The mass cheering over Osama Bin Laden’s death was, well, kind of weird. But even weirder (for Wall Street watchers that is) was that the stock market didn’t bounce on the news, especially since, as noted earlier on this blog, “Bin Laden has been a major contributor to the booming federal deficit, much more so than the federal bank bailout or the $800 billion in stimulus spending.”
But one place in the economy the “Bin Laden Bounce” did show up: consumer confidence. The University of Michigan’s U.S. consumer confidence index rose 3.7% this month, even as gas prices hit $4 a gallon. Consumers may be ignoring high gas prices in part because they’re not good at adjusting their spending habits when a big staple purchase rises in cost. But Bin Laden’s death was another welcome distraction from the glum economic news. The lift in May confidence numbers came mostly from consumers’ improving expectations about the future. The expectations index jumped 9.4%, even as consumers’ feelings about the present dropped 2.8%.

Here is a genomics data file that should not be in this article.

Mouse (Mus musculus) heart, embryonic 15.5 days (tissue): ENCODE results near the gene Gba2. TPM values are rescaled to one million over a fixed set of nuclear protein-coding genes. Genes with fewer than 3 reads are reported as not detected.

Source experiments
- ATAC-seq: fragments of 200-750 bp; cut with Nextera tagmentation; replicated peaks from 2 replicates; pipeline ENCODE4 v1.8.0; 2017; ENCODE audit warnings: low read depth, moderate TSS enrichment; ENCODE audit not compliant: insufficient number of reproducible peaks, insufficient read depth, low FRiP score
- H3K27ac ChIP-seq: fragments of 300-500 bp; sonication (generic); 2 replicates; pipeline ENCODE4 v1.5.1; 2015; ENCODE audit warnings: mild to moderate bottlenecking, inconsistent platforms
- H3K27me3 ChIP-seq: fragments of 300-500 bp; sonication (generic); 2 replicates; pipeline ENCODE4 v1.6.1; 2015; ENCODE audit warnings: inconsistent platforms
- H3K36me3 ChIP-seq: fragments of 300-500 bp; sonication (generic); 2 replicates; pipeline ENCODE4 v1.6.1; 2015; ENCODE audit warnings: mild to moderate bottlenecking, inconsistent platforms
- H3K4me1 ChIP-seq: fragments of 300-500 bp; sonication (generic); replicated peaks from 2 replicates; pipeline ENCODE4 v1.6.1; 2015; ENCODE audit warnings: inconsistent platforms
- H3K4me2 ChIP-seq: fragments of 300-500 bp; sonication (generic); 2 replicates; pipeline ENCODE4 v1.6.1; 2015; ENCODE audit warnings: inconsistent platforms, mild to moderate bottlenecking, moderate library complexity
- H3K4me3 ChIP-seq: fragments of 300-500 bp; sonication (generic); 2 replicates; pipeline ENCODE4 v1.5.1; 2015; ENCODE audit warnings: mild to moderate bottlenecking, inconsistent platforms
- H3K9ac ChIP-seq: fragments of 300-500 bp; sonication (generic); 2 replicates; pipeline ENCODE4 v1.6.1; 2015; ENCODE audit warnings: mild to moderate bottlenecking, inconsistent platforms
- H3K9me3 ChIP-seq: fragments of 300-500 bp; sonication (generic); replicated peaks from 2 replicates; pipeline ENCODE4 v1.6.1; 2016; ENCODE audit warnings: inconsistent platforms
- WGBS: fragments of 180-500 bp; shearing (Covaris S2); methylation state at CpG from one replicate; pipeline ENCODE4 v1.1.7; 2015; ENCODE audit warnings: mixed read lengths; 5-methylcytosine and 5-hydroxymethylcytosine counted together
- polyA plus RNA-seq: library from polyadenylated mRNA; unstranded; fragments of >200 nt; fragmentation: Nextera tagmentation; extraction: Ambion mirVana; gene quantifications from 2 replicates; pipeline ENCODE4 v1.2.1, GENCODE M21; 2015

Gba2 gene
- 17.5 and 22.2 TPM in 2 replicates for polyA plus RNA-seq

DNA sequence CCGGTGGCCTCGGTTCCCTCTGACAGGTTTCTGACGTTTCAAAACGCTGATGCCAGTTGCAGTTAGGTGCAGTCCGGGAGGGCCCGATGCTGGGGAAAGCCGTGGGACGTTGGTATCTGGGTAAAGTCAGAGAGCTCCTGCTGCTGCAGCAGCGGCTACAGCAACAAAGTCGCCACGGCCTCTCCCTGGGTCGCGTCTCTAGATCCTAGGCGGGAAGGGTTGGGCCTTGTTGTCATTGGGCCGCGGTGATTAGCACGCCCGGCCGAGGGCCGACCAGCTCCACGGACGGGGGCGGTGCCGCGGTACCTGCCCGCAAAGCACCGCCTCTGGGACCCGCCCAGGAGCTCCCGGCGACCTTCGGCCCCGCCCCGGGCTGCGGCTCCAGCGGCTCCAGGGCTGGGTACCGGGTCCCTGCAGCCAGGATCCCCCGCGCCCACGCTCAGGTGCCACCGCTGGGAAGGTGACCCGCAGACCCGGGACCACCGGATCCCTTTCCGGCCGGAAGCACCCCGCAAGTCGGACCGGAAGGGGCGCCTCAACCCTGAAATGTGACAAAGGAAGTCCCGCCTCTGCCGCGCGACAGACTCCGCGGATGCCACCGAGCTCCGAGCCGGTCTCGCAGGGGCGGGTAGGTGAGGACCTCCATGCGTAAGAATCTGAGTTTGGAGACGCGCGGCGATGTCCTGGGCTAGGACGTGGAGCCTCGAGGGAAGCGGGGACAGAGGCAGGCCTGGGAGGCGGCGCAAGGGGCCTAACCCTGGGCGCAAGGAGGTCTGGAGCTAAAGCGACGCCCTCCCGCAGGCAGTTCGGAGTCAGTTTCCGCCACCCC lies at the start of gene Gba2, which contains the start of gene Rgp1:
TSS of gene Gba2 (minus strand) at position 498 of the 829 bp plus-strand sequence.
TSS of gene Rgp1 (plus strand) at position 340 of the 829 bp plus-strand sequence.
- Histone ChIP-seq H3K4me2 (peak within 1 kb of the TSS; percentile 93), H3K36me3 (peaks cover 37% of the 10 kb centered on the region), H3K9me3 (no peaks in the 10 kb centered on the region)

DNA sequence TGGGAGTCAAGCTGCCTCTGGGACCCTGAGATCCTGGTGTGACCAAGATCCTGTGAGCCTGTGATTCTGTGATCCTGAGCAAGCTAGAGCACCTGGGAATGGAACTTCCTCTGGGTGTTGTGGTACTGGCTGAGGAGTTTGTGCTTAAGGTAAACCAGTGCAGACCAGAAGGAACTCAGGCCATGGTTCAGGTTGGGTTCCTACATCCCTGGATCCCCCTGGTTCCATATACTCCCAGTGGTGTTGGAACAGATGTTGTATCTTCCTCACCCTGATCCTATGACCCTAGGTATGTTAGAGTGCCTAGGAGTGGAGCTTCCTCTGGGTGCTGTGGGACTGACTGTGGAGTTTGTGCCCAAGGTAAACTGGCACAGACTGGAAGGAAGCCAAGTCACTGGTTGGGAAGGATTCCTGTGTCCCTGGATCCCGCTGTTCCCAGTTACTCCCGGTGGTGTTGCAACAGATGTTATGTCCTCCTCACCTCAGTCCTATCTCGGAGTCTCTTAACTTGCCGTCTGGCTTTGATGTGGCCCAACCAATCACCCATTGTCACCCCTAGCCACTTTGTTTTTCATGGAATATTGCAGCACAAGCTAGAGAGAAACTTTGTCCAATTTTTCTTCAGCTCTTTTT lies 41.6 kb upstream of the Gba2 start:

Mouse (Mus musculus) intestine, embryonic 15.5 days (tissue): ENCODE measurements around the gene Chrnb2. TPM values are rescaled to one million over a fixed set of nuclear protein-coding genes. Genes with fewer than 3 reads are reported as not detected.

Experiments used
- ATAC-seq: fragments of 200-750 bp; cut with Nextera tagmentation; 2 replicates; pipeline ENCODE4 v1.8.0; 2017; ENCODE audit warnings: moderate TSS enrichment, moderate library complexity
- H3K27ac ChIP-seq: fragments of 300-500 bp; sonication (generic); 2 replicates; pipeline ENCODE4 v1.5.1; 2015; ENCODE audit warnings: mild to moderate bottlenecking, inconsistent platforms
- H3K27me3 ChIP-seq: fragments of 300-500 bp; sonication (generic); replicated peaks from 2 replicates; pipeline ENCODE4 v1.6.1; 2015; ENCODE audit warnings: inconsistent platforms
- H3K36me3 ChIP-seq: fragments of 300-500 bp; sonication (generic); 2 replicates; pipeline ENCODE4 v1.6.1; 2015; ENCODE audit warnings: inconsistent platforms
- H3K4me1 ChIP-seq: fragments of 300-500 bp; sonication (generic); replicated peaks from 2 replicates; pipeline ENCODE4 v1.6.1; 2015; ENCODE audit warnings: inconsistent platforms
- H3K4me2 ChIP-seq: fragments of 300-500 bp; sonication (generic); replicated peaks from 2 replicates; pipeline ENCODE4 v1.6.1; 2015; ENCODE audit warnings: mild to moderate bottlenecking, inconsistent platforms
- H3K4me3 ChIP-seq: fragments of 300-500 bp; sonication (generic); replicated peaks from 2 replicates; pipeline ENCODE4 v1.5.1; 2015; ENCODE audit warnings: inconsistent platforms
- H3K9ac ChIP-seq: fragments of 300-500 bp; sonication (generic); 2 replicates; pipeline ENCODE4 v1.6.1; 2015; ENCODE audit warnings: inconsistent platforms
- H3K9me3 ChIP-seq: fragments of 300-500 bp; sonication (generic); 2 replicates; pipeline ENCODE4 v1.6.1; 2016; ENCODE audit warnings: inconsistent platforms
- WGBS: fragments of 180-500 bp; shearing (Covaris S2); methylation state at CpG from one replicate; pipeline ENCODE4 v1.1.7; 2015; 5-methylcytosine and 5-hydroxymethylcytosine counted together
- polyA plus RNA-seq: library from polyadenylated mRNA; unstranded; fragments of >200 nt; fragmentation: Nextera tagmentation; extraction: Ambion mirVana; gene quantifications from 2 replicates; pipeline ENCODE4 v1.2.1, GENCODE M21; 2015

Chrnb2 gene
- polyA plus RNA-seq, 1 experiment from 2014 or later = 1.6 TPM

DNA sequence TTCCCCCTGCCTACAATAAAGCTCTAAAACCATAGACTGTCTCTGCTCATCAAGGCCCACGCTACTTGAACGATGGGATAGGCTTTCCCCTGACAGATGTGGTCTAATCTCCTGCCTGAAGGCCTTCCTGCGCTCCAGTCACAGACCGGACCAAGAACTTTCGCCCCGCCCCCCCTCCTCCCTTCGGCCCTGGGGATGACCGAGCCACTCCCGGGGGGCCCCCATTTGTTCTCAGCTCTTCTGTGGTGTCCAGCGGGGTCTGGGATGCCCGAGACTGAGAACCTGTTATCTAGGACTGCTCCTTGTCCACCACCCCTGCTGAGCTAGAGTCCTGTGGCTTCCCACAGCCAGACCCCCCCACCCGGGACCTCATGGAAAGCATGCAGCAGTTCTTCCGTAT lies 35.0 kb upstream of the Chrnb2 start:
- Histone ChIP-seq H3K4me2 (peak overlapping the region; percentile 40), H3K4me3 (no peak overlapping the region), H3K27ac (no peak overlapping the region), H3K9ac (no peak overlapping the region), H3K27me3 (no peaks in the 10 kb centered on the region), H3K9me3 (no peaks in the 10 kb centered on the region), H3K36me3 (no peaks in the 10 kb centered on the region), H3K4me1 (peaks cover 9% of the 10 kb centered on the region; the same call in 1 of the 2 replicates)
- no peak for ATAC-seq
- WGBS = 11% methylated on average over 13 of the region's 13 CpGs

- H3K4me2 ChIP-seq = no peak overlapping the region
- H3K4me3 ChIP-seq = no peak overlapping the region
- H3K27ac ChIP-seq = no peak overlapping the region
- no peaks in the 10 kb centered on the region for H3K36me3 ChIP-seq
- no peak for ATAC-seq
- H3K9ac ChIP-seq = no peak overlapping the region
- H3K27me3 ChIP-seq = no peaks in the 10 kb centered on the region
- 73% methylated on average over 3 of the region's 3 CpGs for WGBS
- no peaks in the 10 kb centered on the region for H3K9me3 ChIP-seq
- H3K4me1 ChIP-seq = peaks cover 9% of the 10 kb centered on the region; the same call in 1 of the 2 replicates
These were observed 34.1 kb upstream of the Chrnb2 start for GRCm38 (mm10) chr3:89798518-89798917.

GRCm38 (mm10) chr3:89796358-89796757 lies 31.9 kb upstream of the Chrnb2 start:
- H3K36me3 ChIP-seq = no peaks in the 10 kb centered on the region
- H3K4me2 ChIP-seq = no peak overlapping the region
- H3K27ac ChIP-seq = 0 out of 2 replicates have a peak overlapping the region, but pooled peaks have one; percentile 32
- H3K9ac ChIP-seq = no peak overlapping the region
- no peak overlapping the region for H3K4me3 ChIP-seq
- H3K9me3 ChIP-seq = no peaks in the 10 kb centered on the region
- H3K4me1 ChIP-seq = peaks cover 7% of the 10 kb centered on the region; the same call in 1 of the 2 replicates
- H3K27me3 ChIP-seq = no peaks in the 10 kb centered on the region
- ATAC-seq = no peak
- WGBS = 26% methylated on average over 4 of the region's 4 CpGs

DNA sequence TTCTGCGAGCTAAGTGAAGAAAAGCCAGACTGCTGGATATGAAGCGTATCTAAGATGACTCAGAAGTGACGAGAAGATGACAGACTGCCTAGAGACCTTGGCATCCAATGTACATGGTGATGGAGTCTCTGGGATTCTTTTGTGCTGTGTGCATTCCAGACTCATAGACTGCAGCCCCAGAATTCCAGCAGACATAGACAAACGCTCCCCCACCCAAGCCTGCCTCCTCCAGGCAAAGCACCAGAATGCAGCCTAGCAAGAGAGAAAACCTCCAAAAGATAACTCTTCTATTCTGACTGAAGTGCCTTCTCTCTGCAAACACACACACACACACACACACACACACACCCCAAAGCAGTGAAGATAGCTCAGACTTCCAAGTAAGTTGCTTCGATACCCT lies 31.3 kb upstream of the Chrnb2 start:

We’ve seen similar jumps in the past. Consumer confidence skyrocketed in January 2004 after the government nabbed Saddam Hussein. The question is will the jubilation last? Not likely. Once the euphoria settles and the media moves on, Americans too will go back to focusing on the daily grind. The White House is hoping to translate the “halo moment” from Bin Laden’s death into longer-term voter optimism on the economy for election day. But it’s going to take a lot more voter coddling to get the confidence uptick to last. The May confidence reading is still 6.6% lower than it was three months ago and far below its average of 86. And a New York Times/CBS News poll conducted after Bin Laden was killed found that, despite the uptick in Obama’s overall popularity, his approval rating on the economy dropped to its lowest level of his presidency. What consumers want most from Obama are jobs, and that’s something the death of Bin Laden can’t fix.